Water Child
Newcastle Theatre Company @ Nexus Cabaret
2:00pm, Sun 17 Mar 2013
Despite my advancing years, I’ve never felt the need to procreate – the idea of having children hasn’t really tickled me for a couple of decades now. But I’m not naïve enough to discount the fact that I may actually change my mind on that in the future… so the promise of a play that discusses procreation and fertility in more mature couple lures me to Water Child.
The problem is that it was incredibly difficult to sympathise with any of the characters on display.
Jeannie and husband Mark open the play just prior to her twelve-week ultrasound; bridging their forties, the couple have experienced multiple miscarriages at the eight-week mark previously, so there’s a cautious optimism heading into the checkup. The test reveals bad news, however, causing Jeannie to sink into tearful sadness, whilst Mark over-drowns his sorrows at the pub.
But then Jeannie’s mother (Denise) and sister (Katie) enter the mix. Denise’s rip-off-the-bandaid approach to overcoming grief feels ludicrously cruel, and Katie’s self-centred proselytising (from her experience as a mother-of-three) is brash and obscene. Mark’s obsession over his desire to have children makes him appear like a complete fucking wanker, especially when Jeannie starts contemplating that the physical and emotional stress over their failed pregnancies may have taken their toll.
In fact, the only character that I even vaguely liked is Jeannie’s friend Angela… but I’m not convinced that it was because I could identify with her lack of interest in children. She’s simply the least reprehensible person on the stage; the only character for whom dialogue rings true, and traits appear multidimensional. Jeannie has her moments of contrast – she gets some wonderfully glib one-liners, and she lights up with biting anger when Mark becomes a selfish arsehole – but much of the play (understandably) sees her wallowing around in grief.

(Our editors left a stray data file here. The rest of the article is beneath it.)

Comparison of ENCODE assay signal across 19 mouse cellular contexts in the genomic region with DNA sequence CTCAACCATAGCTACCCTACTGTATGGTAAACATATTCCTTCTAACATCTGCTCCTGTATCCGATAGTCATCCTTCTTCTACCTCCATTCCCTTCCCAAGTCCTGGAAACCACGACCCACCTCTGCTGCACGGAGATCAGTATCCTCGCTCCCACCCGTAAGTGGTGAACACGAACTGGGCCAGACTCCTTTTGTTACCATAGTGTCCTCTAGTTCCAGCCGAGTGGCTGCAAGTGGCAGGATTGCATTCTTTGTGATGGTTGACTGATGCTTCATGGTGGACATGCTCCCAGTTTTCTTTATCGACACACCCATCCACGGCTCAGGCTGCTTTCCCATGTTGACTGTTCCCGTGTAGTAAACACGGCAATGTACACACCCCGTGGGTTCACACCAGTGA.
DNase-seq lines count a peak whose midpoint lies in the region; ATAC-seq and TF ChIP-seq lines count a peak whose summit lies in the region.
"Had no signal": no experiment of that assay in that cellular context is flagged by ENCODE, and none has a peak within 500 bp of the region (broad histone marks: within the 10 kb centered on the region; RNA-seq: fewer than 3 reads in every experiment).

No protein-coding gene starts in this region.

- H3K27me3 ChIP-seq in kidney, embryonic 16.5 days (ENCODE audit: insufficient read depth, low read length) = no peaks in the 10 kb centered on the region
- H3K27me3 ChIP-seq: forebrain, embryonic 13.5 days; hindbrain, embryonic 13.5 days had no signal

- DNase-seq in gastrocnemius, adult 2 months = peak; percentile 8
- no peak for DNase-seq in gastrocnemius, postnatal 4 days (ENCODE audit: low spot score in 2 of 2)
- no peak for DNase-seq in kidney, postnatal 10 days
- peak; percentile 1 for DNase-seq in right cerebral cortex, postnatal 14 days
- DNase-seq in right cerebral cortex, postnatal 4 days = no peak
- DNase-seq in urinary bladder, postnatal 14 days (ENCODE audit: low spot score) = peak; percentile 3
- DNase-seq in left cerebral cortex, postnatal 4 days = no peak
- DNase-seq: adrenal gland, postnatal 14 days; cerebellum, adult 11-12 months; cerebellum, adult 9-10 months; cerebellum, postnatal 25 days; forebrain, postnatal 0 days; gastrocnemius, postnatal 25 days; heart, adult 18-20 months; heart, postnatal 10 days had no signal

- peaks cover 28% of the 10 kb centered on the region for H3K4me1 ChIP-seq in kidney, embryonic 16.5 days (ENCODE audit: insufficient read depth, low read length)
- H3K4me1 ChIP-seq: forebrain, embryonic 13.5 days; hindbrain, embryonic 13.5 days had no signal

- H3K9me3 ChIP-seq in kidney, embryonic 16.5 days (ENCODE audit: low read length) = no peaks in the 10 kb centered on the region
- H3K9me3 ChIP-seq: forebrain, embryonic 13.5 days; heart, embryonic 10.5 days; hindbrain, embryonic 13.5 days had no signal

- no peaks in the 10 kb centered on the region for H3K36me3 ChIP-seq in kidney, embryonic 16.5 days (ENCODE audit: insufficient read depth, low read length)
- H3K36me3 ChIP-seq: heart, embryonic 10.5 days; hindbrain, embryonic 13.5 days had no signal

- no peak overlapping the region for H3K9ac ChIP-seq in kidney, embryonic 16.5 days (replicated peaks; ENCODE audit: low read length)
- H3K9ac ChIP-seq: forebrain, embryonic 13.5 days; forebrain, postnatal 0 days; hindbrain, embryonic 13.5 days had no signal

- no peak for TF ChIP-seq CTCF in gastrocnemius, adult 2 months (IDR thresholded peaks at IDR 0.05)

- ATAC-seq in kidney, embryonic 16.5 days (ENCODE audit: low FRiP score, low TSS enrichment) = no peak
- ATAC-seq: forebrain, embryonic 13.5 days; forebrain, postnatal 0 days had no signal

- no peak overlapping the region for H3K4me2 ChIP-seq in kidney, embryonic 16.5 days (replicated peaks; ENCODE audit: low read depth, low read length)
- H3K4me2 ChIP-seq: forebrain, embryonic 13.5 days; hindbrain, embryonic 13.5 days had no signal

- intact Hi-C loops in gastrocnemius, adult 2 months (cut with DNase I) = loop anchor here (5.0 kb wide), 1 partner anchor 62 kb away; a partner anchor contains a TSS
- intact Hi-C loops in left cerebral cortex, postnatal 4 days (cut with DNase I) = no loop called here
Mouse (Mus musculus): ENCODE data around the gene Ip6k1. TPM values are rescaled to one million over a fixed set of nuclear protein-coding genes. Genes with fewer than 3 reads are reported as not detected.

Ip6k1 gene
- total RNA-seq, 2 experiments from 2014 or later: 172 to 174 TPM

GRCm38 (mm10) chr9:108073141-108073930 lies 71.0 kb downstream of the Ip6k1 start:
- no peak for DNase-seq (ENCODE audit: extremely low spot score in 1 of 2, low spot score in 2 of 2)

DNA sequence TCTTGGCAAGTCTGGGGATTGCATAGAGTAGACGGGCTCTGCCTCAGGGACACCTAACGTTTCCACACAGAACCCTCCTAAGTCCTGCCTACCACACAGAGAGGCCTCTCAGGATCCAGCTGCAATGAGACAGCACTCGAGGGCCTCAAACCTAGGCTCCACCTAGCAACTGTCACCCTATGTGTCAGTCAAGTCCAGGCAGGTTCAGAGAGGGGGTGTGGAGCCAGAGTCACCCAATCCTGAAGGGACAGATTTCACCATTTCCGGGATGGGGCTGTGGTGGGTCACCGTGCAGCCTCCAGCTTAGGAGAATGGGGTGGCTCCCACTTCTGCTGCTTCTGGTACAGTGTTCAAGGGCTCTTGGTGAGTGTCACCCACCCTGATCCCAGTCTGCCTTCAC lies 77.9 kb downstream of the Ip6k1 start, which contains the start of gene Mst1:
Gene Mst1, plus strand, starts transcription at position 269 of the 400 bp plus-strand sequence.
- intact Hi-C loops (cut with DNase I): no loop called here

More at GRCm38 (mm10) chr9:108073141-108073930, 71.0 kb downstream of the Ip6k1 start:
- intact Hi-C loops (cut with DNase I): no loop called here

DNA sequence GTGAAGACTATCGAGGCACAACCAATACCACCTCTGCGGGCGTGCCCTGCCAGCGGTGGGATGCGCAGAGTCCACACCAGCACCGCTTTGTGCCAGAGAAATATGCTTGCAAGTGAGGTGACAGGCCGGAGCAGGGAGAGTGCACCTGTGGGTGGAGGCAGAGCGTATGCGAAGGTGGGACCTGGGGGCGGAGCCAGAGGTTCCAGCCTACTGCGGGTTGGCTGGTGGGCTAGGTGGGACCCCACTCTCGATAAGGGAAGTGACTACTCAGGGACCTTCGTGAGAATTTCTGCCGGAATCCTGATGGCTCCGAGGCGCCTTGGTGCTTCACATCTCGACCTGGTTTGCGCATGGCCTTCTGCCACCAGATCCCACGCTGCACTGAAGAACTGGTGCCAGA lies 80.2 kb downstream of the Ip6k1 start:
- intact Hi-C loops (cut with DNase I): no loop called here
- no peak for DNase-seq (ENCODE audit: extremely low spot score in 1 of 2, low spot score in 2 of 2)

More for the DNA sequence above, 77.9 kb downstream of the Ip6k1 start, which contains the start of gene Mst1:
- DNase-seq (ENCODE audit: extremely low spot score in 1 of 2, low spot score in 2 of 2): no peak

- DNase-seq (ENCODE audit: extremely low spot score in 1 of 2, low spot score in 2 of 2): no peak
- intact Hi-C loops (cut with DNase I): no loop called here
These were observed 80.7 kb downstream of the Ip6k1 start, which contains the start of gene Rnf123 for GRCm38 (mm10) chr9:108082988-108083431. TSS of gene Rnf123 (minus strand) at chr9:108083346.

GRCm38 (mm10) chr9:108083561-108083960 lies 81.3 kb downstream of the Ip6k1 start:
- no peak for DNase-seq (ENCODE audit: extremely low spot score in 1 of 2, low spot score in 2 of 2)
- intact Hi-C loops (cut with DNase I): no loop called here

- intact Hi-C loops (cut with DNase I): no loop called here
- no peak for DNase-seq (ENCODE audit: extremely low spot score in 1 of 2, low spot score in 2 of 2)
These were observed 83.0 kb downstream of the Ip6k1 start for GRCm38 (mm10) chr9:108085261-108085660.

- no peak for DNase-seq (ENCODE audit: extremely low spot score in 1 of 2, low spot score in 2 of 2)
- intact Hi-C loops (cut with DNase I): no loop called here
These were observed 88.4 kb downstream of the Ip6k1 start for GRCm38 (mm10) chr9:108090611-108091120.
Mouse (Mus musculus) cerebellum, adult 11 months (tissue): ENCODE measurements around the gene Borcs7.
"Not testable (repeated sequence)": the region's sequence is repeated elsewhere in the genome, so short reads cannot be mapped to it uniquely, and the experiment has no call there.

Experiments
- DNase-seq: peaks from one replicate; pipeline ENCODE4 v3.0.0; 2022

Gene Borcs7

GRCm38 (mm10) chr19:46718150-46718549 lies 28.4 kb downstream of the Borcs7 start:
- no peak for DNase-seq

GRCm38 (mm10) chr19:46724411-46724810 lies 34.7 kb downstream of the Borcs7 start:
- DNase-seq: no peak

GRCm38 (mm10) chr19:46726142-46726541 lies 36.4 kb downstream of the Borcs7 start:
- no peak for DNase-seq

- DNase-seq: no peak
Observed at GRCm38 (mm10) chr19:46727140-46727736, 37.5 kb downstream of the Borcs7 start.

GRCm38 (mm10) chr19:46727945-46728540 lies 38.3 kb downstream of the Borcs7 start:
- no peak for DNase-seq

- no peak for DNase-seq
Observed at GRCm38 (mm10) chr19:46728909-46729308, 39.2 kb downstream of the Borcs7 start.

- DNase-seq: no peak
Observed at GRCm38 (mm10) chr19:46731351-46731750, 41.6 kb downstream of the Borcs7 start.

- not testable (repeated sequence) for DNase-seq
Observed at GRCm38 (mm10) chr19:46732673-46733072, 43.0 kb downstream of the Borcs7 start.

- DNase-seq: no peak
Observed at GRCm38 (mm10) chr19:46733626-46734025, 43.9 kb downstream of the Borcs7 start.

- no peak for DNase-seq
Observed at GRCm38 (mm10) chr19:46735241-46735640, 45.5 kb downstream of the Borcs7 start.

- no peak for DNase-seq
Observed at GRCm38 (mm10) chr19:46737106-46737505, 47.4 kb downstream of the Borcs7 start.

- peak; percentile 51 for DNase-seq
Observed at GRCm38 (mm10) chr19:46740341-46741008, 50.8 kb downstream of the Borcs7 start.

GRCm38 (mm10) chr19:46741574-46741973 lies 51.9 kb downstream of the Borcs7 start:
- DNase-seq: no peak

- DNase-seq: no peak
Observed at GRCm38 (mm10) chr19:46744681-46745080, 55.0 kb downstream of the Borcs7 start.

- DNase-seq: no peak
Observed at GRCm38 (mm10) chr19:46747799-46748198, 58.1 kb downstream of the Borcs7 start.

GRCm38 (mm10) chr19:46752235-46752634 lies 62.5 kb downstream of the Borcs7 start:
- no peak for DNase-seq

Water Child (the title comes from mizuko, the Japanese term for a dead – typically miscarried or stillborn – foetus) was painful. Approaching two hours in length, it wallowed in misery with characters that didn’t do anything but become more and more unlikeable… and, hence, unidentifiable. I can understand (in theory, anyway) the grief that dominates the lives of the principle couple, but that’s about all; with the aforementioned exception of Angela, every other character was completely foreign to me.
And the conclusion? Well… the nicest thing I can say about that is that it felt offensive to me. When I checked the programme after the fact and discovered that the play was written by a woman, I was gobsmacked – it felt like a ode to patriarchy, in a play in which The Man was portrayed as the morally and emotionally weakest character present. Maybe it’s a bit much to expect a hint of feminism in the script, but I walked away from Water Child genuinely angry.
— Pete Muller (@festivalfreakAU) March 17, 2013